Originating Technology/NASA Contribution
Developed by Jonathan Lee, a structural materials engineer at Marshall Space Flight Center, and PoShou Chen, a scientist with Huntsville, Alabama-based Morgan Research Corporation, MSFC-398 is a high-strength aluminum alloy able to operate at high temperatures. The invention was conceived through a program with the Federal government and a major automobile manufacturer called the Partnership for Next Generation Vehicles. While the success of MSFC-398 can partly be attributed to its strength and resistance to wear, another key aspect is the manufacturing process: the metal is capable of being produced in high volumes at low cost, making it attractive to commercial markets.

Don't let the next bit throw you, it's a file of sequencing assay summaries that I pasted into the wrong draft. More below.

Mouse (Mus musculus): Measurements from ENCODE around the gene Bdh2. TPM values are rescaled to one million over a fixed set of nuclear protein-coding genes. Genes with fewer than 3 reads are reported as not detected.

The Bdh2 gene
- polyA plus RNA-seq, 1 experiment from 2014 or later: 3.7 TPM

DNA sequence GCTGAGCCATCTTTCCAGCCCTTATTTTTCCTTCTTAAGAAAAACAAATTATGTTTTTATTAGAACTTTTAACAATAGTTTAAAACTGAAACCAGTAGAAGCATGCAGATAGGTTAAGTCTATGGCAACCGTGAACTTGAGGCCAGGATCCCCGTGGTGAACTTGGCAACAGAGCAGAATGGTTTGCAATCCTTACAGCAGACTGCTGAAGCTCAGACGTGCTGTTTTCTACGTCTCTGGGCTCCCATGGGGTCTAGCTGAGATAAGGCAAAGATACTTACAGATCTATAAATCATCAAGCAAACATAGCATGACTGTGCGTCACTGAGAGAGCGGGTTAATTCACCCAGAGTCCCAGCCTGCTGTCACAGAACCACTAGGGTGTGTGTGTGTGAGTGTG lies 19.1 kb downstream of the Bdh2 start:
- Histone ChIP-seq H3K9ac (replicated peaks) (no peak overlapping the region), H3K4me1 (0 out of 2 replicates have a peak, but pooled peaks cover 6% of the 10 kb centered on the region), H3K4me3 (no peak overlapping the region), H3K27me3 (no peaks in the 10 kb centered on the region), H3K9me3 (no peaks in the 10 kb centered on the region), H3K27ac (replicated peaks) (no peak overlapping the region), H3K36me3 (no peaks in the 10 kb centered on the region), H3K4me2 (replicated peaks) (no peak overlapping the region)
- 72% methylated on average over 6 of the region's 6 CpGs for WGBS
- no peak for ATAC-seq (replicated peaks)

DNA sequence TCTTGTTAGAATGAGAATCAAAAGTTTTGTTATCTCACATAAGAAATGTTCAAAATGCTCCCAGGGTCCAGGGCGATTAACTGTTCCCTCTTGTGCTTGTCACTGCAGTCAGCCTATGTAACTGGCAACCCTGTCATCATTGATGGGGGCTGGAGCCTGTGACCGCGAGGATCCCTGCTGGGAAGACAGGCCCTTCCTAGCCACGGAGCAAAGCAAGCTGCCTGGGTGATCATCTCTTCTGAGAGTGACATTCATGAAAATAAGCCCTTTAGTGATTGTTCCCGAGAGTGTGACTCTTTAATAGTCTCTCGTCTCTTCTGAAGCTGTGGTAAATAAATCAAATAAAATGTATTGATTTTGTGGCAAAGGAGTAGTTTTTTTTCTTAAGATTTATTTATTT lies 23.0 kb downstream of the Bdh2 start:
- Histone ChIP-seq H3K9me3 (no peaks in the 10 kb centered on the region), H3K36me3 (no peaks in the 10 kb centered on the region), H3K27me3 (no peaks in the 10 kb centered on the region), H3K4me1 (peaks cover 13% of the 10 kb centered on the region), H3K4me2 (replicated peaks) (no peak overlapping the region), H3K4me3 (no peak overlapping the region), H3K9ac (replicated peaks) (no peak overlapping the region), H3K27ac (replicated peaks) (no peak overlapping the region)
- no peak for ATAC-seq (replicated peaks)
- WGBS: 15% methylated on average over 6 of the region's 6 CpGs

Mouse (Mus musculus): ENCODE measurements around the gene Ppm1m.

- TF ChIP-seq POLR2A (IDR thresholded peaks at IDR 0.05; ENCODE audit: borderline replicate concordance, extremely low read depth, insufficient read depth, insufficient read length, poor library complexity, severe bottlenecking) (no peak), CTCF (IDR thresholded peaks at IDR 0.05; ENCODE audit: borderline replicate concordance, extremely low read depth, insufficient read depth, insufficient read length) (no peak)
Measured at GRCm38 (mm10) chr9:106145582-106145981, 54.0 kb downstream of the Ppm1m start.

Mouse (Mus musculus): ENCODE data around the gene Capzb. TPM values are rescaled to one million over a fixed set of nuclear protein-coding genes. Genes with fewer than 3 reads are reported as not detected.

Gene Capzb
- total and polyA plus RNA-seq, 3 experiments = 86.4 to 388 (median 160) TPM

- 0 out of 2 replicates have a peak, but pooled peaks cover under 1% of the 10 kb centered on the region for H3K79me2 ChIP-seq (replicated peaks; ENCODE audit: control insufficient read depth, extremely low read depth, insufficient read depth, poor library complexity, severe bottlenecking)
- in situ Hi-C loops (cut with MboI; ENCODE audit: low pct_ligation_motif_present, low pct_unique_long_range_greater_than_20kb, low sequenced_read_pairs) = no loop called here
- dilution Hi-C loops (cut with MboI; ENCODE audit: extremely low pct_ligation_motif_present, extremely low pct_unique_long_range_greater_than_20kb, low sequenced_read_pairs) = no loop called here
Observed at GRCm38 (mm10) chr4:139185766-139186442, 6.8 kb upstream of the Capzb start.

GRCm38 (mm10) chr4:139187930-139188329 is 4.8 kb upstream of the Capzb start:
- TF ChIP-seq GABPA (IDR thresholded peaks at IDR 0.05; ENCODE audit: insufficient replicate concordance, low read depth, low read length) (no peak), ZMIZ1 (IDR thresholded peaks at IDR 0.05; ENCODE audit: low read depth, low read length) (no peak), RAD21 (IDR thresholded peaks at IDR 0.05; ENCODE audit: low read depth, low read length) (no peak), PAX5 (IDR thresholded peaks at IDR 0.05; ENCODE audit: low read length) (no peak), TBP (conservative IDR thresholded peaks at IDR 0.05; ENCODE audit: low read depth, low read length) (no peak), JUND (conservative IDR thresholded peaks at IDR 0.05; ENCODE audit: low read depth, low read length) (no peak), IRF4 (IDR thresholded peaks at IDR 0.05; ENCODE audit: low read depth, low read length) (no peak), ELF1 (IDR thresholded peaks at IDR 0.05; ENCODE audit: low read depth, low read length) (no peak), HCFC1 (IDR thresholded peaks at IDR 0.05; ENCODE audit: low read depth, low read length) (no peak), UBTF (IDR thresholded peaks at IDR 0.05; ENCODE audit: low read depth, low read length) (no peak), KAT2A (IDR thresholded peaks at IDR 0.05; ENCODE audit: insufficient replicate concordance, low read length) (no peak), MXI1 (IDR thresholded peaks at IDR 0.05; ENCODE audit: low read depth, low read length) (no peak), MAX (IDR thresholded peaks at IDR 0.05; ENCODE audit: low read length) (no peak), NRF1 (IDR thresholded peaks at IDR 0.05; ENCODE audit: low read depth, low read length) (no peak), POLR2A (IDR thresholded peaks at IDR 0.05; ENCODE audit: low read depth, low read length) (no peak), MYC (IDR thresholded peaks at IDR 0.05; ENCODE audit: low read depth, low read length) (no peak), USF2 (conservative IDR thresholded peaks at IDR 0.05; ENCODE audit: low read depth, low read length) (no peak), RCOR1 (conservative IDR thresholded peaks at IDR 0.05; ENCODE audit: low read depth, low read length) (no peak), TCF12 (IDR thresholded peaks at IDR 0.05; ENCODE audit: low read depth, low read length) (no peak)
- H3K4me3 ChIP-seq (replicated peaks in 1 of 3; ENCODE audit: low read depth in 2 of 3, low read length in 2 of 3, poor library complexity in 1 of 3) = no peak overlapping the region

Since its premiere, the high-strength aluminum alloy has received several accolades, including being named Marshall’s “Invention of the Year” in 2003, receiving the Society of Automotive Engineering’s “Environmental Excellence in Transportation Award” in 2004, the Southeast Regional Federal Laboratory Consortium “Excellence in Technology Transfer Award” in 2005, and the National Federal Laboratory Consortium’s “Excellence in Technology Transfer Award” in 2006.
Realizing the potential commercial applicability of MSFC-398, Marshall introduced it for public licensing in 2001. The alloy’s subsequent success is particularly apparent in its widespread application in commercial marine products.